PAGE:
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Date: July 10, 2001
I had always thought that the apparent plethora of cars in the South had to do with the fact that the icy winters and salted roads destroyed most of the northern cars. Similarly, the Gulf Coast itself doesn't seem to have many old cars. However, once you go inland, the number increases. I've always attributed this phenomenon to the more frequent flooding (hurricanes, etc.) that occurs near the coast.
By and large, the cars that remain in the North are well-maintained garaged vehicles, owned by enthuisiasts. In the South, you find a higher fraction of classic cars still used as daily drivers. The cars that have been discarded don't rust away as quickly and haven't been subject to the same aggressive crushing seen in the North(I suspect higher land values, denser populations, and stricter city ordinances may have played a role there)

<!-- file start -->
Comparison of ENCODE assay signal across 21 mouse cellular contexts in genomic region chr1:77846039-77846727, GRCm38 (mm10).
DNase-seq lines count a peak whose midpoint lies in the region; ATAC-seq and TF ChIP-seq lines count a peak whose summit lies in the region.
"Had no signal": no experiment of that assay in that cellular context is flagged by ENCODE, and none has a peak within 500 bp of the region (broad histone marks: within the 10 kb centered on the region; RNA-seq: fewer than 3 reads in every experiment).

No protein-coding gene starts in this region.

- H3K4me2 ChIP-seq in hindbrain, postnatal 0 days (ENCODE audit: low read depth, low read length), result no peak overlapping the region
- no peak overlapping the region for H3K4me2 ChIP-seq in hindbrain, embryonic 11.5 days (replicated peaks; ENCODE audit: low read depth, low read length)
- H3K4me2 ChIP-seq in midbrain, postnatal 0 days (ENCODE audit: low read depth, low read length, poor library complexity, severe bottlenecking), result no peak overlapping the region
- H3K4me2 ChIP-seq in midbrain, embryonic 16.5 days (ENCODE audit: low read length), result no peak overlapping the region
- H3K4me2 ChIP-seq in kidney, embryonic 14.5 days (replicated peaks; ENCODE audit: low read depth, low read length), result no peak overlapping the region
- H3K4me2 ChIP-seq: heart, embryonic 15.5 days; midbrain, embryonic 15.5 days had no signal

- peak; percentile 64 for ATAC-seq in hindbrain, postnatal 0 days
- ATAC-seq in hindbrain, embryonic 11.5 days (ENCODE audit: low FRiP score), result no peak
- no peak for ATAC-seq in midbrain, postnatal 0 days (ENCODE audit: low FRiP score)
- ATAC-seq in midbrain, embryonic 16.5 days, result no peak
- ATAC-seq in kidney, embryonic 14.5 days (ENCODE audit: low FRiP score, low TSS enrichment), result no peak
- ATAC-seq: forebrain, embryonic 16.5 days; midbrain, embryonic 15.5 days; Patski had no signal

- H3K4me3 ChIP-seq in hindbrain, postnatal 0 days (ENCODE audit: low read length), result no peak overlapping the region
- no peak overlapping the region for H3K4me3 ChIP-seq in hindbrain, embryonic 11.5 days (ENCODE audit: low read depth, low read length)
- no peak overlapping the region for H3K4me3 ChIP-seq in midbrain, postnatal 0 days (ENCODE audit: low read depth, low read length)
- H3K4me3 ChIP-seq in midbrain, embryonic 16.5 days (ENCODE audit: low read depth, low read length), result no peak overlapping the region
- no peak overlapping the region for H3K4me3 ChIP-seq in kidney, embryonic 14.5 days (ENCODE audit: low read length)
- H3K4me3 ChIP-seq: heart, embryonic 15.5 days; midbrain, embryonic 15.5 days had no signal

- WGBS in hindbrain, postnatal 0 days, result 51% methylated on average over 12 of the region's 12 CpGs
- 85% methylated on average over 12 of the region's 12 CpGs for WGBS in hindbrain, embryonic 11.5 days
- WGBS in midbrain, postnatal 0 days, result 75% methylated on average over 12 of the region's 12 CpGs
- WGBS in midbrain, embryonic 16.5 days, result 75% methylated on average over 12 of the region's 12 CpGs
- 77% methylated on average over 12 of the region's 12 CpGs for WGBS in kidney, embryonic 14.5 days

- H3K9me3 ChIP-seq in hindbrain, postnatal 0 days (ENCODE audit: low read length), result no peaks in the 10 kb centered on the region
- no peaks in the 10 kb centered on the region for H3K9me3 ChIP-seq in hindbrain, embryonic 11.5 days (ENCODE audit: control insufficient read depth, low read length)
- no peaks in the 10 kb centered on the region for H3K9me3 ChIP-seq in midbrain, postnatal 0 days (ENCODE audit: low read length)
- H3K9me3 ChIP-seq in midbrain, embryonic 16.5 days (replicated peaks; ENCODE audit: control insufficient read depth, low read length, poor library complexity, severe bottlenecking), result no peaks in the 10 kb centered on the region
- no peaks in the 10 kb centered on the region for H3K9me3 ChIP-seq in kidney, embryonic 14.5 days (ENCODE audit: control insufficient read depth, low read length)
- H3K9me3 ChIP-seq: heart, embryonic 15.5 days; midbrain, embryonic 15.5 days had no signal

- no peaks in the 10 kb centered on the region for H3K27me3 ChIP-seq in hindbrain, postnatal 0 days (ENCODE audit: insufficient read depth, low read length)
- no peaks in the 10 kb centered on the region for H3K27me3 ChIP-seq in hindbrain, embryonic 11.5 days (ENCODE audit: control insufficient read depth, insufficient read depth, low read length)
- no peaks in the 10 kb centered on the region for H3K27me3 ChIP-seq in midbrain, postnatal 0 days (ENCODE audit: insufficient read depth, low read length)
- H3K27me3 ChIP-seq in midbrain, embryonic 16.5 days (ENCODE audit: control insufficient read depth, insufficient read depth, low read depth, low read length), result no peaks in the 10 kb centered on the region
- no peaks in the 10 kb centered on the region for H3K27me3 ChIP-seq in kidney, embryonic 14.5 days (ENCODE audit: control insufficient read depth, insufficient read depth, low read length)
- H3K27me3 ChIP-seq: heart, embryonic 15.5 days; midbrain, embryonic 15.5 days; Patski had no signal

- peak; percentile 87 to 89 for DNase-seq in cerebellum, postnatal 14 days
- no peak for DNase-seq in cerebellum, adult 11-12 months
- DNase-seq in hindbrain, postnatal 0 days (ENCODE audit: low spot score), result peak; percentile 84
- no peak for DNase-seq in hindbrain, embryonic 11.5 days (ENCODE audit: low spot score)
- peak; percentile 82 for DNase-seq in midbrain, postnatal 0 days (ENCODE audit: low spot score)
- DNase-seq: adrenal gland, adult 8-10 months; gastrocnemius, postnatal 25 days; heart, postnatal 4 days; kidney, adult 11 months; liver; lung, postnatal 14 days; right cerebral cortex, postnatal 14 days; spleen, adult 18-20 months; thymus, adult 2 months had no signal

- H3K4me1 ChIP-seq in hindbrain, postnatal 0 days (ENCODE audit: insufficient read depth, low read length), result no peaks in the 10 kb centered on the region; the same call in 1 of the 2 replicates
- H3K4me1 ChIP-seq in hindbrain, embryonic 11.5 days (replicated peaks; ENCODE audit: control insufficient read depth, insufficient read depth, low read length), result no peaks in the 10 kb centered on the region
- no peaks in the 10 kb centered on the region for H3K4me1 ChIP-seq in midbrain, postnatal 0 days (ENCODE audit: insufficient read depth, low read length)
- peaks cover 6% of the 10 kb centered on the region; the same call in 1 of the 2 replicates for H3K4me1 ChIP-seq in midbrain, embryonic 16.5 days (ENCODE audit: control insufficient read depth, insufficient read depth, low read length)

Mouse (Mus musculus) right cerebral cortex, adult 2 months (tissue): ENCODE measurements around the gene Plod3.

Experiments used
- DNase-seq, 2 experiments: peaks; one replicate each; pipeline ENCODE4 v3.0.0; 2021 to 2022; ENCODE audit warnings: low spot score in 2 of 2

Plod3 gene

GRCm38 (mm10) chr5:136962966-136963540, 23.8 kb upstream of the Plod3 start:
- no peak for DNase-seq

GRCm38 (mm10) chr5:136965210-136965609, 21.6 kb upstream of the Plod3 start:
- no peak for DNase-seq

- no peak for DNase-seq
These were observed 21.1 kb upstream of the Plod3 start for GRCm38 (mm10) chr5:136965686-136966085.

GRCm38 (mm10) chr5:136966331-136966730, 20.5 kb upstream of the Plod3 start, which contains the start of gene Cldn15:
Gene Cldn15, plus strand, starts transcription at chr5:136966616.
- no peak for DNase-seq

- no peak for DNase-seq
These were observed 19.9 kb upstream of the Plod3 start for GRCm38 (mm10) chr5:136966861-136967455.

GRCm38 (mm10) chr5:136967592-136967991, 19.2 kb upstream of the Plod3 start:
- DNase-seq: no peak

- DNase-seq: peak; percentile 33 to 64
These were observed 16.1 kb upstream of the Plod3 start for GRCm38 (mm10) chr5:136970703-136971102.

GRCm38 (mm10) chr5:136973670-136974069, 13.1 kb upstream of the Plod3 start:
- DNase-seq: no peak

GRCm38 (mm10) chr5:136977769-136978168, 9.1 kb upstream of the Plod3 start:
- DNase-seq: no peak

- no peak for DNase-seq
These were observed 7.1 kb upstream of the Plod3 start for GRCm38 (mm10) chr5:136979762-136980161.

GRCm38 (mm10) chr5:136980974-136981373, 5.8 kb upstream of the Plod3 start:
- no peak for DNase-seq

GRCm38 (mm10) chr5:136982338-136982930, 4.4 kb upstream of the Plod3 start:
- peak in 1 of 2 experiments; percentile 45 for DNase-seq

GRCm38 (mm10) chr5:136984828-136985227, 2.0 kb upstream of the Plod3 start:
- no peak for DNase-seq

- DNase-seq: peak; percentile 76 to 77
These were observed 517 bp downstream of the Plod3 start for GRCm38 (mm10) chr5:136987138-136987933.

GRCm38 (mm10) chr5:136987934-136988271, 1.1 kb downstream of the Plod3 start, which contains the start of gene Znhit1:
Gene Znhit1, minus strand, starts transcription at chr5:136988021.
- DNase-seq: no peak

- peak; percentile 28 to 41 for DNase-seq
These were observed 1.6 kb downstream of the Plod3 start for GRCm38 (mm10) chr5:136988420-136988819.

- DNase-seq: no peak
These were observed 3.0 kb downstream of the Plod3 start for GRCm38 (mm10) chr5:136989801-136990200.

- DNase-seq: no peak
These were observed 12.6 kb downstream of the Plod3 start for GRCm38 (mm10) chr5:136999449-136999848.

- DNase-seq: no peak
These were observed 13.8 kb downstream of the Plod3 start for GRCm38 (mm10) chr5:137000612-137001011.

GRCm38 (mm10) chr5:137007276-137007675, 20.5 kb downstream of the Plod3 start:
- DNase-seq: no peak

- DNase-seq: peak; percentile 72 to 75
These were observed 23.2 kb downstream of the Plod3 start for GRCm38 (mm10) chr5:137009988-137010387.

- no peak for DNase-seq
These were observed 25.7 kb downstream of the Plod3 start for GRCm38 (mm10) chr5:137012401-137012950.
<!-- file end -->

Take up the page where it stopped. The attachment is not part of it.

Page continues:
The percentage of classic daily drivers goes even higher as you enter the arid Southwest. I was amazed at how many 50's and 60's daily drivers I found in areas of New Mexico and West Texas.